For the parents of the children aged 11 and 12it must have been terrible moments, and the waiting for news of their children must have been horrible. for those who had only one child their family is totally broken and left with an empty space never to be replaced again.

The previous days and this weekend we took the time to pray for the sorely tried, but also looked at the many other children who die every three seconds and who never get such attention as those who died in this tragic car accident.

Friday was a national day of mourning.

At 11am local time in Belgium, children, politicians and workers marked the minute’s silence. Travellers at bus, underground and railway stations were asked to pause until church bells sounded the end of the moment of remembrance. In Brussels, government officials and politicians gathered outside buildings.

At the European commission headquarters, flags were flying at half-mast and a number of commercial television stations halted transmissions for much longer than a minute, cancelling some programmes altogether.

At St Lambertus school, children who gathered in the playground for the minute’s silence were handed white balloons to release.

Staffan Nilsson, President and Martin Westlake, Secretary General on behalf of the European Economic and Social Committee offered their heartfelt condolences and deepest sympathy to the family and friends of the persons so tragically killed. Tey said: “We are bereaved and mourning together with the 11 million citizens of Belgium in particular and 500 million Europeans in general.”

Pope Benedict XVIassociated himself also in prayer with the suffering of the mourning families, entrusting the victims to the mercy of God and asking Him to welcome them into His light.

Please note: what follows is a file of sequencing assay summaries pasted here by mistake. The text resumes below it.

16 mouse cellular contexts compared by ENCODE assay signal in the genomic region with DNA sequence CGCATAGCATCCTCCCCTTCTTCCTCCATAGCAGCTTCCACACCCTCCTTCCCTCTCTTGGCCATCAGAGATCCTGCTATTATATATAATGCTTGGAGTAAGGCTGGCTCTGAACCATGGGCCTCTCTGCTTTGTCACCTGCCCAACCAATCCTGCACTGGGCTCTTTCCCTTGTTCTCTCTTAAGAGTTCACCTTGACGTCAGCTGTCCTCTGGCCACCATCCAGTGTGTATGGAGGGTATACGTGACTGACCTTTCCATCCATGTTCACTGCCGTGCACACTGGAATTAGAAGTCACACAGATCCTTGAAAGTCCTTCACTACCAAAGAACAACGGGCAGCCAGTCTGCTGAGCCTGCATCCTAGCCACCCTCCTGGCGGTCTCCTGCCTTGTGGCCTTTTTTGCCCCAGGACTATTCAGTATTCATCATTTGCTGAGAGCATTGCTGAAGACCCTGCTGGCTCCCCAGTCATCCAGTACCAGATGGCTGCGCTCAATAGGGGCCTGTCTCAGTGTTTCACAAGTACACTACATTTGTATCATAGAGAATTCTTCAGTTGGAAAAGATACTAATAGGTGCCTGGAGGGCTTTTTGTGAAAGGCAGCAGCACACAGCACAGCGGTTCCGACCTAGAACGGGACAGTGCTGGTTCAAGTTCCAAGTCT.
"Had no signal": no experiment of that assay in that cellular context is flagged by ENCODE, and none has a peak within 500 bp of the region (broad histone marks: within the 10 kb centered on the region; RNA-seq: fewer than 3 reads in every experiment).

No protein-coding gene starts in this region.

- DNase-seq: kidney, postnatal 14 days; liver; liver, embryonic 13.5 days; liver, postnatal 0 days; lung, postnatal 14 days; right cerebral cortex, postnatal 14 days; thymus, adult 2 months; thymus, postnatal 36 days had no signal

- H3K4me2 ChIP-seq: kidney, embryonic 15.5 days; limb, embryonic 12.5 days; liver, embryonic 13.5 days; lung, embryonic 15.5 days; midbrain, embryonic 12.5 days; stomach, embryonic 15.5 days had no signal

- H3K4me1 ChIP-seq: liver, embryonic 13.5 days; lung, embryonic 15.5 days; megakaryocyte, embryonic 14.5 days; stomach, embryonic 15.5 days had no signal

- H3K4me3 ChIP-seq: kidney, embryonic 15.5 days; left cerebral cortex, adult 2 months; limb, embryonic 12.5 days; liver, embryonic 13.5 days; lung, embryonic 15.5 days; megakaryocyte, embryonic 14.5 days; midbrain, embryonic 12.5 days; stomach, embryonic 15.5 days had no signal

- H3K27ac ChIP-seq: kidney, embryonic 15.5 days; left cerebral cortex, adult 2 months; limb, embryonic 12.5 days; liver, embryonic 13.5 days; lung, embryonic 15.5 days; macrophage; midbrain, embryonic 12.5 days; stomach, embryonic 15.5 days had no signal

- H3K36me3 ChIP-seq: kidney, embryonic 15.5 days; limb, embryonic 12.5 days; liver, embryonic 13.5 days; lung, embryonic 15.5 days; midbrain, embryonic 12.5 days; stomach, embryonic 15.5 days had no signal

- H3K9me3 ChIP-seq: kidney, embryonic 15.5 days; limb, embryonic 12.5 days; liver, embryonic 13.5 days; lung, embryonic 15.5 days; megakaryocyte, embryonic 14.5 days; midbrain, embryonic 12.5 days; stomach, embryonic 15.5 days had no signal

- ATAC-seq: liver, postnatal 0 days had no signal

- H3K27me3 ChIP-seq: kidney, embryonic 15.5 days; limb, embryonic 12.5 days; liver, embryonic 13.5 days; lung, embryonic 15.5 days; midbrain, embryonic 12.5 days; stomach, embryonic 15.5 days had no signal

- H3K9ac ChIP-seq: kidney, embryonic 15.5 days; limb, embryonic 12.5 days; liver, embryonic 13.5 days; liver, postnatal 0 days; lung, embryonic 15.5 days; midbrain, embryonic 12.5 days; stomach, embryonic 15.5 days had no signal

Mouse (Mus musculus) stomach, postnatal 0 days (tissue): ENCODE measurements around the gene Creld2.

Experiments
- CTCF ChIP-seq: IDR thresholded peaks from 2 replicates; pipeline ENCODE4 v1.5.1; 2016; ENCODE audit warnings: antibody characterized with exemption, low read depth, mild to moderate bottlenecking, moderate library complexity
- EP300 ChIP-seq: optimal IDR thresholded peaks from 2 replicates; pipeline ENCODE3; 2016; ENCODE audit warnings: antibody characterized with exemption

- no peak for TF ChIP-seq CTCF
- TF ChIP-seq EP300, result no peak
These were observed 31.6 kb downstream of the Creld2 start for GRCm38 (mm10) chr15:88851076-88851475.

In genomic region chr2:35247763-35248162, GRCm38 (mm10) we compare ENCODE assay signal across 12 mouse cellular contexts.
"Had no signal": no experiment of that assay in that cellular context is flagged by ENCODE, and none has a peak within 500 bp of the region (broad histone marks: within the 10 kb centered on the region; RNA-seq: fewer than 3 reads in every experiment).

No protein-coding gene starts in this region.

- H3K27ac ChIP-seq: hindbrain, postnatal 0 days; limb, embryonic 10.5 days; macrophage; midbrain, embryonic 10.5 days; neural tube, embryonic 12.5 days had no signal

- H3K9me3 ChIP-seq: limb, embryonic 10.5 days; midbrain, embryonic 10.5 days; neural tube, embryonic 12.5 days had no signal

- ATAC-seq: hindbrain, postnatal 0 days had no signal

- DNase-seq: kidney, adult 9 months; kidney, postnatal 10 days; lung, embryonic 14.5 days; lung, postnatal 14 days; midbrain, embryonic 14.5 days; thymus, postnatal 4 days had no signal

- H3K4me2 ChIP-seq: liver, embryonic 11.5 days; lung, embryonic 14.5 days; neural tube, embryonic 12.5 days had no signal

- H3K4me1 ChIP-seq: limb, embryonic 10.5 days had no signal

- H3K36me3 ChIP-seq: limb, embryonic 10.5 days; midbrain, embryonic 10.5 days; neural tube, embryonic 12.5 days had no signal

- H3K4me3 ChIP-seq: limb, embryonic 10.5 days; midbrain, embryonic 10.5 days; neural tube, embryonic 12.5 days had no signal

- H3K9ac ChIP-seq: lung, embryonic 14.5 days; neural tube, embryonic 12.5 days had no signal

The bus carrying 46 children, four teachers and two drivers slammed into an Alpine tunnel wall as they returned from a week-long ski trip. The crash is believed to be one of the deadliest in Switzerland for 30 years

We do know that people when they die become at their end of their life. According to the Bible then it is finished and the body becomes dust again, while the victim cannot feel, see or do anything, because it knows nothing any more, because life has left the body and there is nothing more to go out of it or to continue a certain afterlife. It may seem hard but we should see this gives more comfort and makes it less hard to continue living for the others. Because they know there is no more suffering for the child any more, not having to be conscious of the anger and sorrow of those who are still alive.

Though our profound sympathy goes to the injured and their families we do hope they shall be able to find some light in the dark and that this moment of grieve can strengthen them to continue this life, keeping in their mind the pictures of the beautiful moments they had with their children.They should nourish those warm nice moments they had together and get together their strength to tackle the daily life in remembrance of their daughter or boy.

We do pray that they can find reasons for all the things that happened in the short life of the child, and that they may find the hope in the promise God has given us, that one day it shall be possible again to meet each other again. We all should look out for that time, which can come soon, that Jesus shall resurrect all the dead to give them allowance to enter the Kingdom of God.

Let us take every sad moment to learn from and to grow, preparing ourselves to be ready to enter the promise of a future life, without pain or any suffering.

In Lommel on the Dutch border, where several of the children went to a local primary school, a memorial service is to be held next Wednesday.

The Belgian royal family and the Queen of the Netherlands are due to attend: six of the dead children were Dutch.


Dutch version / Nederlandse versie: Jongeren gedragen in de harten van vele Belgen


First pictures of the young victims of school ski bus crash that killed 28 as it emerges driver ‘was helping teacher change DVD’

Accident in pictures: Busongeval in beeld

Sint Lambertusschool Heverlee

duizenden ontroerende steunbetuigingen

Busongeluk in Sierre – Stad Leuven Rouwpagina

‘t Stekske Schoolkolonie Lommel

Condoleances: Lommel Steunbetuiging

Facebook funeral parlour: Facebook Rouwpagina